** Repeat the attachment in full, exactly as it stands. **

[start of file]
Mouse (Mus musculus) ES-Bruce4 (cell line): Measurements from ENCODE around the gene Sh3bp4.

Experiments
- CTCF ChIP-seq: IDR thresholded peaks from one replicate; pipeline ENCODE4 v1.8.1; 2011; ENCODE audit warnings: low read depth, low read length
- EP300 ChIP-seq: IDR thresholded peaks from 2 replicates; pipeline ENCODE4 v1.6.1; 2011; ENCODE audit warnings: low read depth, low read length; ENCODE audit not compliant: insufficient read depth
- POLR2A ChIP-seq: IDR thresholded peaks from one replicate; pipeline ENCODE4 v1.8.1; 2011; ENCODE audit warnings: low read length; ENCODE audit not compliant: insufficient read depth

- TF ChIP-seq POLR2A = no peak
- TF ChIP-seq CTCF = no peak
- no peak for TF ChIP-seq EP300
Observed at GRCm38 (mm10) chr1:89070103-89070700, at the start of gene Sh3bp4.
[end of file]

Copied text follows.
Mouse (Mus musculus) ES-Bruce4 (cell line): Measurements from ENCODE around the gene Sh3bp4.

Experiments
- CTCF ChIP-seq: IDR thresholded peaks from one replicate; pipeline ENCODE4 v1.8.1; 2011; ENCODE audit warnings: low read depth, low read length
- EP300 ChIP-seq: IDR thresholded peaks from 2 replicates; pipeline ENCODE4 v1.6.1; 2011; ENCODE audit warnings: low read depth, low read length; ENCODE audit not compliant: insufficient read depth
- POLR2A ChIP-seq: IDR thresholded peaks from one replicate; pipeline ENCODE4 v1.8.1; 2011; ENCODE audit warnings: low read length; ENCODE audit not compliant: insufficient read depth

- TF ChIP-seq POLR2A = no peak
- TF ChIP-seq CTCF = no peak
- no peak for TF ChIP-seq EP300
Observed at GRCm38 (mm10) chr1:89070103-89070700, at the start of gene Sh3bp4.